No money was ever exchanged, just brief looks between the eyes of two men with accompanying smiles acknowledging the respect and love for each other’s place in Greer.

Gee leaves Greer this week for a new home in Clinton, according to a police statement sent to media Wednesday. An aunt, who cared for Gee, has been diagnosed with cancer and can no longer provide around the clock attention.

As if recognizing his days were winding down in a town that adopted him, McGee walked slowly along Trade Street in downtown Greer Wednesday afternoon, peering into restaurants, businesses and pausing at the Greer Chamber of Commerce. He crossed to Poinsett Street at Rivera’s, making his way to Main Street. Most likely he was headed to the Clock.

A text message Wednesday, “Just saw Gee walking down Trade” spoke volumes how little he was seen in the central business district, that is, unless there was a festival or event – Family Fest, Freedom Blast, Greer Idol, Music in the Park, Heart Run – ongoing.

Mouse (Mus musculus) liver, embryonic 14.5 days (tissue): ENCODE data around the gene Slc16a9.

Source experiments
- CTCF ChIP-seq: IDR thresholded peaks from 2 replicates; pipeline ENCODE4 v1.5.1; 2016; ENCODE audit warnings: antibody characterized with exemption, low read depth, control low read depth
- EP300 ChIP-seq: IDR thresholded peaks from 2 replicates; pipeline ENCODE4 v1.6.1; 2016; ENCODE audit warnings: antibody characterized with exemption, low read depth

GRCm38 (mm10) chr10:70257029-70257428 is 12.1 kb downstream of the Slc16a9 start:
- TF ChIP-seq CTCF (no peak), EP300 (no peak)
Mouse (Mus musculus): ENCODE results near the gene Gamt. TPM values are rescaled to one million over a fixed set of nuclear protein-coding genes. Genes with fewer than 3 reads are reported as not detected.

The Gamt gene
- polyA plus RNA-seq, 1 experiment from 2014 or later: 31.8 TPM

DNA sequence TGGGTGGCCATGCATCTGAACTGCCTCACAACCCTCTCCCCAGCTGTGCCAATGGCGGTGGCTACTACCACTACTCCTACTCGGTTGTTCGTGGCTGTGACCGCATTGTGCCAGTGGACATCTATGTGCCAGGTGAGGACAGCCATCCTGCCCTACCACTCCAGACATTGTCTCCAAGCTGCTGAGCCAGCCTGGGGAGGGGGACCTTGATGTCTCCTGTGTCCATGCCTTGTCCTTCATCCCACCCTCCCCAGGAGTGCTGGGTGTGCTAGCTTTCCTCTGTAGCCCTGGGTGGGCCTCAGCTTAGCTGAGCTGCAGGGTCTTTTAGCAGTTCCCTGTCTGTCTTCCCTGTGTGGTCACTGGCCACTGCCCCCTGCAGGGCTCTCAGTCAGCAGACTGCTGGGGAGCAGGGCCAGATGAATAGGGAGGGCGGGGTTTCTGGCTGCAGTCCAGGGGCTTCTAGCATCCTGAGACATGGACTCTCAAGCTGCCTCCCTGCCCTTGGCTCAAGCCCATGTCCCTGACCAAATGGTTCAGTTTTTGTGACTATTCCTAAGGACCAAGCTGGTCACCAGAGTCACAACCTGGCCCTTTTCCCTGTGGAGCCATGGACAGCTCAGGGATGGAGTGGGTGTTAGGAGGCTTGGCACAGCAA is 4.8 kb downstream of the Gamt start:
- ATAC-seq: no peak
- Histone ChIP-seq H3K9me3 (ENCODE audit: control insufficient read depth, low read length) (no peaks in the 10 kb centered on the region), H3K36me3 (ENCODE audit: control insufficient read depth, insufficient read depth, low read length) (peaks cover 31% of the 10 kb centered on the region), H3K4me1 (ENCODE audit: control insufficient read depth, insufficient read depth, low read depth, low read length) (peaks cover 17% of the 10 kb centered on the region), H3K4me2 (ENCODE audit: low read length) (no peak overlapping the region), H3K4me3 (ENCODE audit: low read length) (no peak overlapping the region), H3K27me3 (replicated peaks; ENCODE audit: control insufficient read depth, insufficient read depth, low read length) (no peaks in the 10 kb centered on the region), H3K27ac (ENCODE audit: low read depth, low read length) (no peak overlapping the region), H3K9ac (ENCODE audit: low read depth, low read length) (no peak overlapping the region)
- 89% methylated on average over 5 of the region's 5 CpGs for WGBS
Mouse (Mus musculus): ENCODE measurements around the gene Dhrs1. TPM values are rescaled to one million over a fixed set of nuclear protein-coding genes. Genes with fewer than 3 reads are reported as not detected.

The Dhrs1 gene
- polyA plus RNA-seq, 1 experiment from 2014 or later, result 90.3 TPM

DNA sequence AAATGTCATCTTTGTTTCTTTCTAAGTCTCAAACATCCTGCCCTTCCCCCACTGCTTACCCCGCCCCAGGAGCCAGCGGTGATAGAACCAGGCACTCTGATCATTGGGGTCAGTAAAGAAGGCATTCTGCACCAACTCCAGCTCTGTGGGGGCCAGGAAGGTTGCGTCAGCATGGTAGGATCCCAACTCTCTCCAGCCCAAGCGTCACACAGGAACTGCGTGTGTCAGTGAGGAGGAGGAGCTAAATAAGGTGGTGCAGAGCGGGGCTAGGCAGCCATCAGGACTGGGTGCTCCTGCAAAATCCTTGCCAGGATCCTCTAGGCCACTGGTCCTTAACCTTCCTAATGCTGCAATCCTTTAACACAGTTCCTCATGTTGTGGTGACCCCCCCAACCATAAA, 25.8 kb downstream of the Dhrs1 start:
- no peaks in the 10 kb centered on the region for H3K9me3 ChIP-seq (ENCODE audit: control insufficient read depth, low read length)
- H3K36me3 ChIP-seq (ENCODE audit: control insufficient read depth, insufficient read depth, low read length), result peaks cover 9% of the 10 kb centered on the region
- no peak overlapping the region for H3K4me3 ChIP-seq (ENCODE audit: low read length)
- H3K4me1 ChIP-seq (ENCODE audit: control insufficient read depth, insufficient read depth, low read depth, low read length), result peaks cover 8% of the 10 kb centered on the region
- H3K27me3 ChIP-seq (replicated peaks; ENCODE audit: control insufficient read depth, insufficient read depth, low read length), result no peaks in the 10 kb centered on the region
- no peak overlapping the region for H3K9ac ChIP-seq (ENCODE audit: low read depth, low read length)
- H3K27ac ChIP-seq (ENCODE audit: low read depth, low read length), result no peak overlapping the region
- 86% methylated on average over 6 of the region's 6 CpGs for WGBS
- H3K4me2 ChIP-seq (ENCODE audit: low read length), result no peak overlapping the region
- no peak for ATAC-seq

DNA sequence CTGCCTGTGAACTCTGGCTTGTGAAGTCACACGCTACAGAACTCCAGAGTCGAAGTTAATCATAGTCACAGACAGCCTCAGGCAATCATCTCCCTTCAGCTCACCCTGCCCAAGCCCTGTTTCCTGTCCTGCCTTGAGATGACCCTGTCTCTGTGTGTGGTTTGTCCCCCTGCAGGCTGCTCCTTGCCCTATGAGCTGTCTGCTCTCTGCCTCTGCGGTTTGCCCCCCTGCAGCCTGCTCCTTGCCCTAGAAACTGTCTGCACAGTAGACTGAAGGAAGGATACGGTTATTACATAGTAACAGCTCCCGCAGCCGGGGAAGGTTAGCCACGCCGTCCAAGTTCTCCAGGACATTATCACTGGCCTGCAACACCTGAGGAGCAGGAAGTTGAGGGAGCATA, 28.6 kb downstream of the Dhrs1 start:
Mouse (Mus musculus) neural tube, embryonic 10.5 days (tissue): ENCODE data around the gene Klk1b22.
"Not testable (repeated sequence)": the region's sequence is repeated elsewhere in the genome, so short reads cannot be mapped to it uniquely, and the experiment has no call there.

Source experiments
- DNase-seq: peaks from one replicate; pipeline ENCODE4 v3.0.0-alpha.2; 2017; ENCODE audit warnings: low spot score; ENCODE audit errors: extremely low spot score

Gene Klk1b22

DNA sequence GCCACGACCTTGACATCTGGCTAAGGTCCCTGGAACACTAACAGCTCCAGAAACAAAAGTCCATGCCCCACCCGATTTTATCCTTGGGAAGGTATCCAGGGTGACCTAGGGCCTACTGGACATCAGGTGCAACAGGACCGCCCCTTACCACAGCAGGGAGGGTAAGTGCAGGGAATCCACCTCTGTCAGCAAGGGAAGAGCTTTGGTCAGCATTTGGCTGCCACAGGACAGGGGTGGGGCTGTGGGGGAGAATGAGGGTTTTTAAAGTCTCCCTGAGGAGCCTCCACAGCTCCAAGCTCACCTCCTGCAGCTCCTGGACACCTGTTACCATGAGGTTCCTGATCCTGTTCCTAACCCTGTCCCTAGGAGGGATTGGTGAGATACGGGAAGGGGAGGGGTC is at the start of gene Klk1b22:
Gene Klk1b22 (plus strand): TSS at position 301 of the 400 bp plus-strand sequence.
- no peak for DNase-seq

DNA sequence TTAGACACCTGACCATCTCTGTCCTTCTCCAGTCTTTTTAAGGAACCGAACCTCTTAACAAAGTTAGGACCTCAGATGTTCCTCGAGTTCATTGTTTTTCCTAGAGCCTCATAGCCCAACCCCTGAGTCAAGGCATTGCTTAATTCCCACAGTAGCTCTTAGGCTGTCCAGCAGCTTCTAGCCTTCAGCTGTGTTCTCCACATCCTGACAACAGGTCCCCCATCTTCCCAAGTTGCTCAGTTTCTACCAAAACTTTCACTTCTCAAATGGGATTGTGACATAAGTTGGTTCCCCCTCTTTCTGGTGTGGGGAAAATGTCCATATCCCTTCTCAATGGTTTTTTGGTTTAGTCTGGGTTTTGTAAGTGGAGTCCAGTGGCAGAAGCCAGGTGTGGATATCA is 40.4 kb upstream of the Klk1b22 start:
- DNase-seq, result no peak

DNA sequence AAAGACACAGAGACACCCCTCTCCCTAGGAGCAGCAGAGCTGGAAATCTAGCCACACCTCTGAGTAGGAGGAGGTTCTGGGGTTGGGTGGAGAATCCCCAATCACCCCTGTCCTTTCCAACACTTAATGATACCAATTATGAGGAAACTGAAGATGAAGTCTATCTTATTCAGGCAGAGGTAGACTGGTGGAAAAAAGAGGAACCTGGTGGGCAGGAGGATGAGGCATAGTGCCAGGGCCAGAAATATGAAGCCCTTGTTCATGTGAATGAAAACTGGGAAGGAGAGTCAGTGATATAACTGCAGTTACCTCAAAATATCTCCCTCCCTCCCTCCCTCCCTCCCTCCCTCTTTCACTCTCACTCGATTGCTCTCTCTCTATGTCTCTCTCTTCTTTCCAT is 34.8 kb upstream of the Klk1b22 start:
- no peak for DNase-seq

Gee basically showed up where the action was. Greer High School football games with its marching band, youth league basketball and football venues, picnics, Christmas Parade… He always had a knack to be in the middle of the action and appropriately attired whether it be as a festival goer or sports official.

Nobody could answer how Gee knew when or where to be and what to wear. He was like a refreshing breeze. He just showed up.

“He’s a great guy, Chulkus said. “It takes a while for him to trust you. If anybody did ridicule him,” Chaulkus said with furrowed eyebrows, “half of Greer would jump on them.”

Which brings Chulkus to an unconfirmed but frequently told story of an unknown individual driving Gee to a desolate spot in Greenville before letting him out of the vehicle. Gee arrived back in Greer, reportedly, two days later. “That’s why he never trusted anybody to get back in the car,” Chulkus said. “He would only get in the car with Rick Porter.”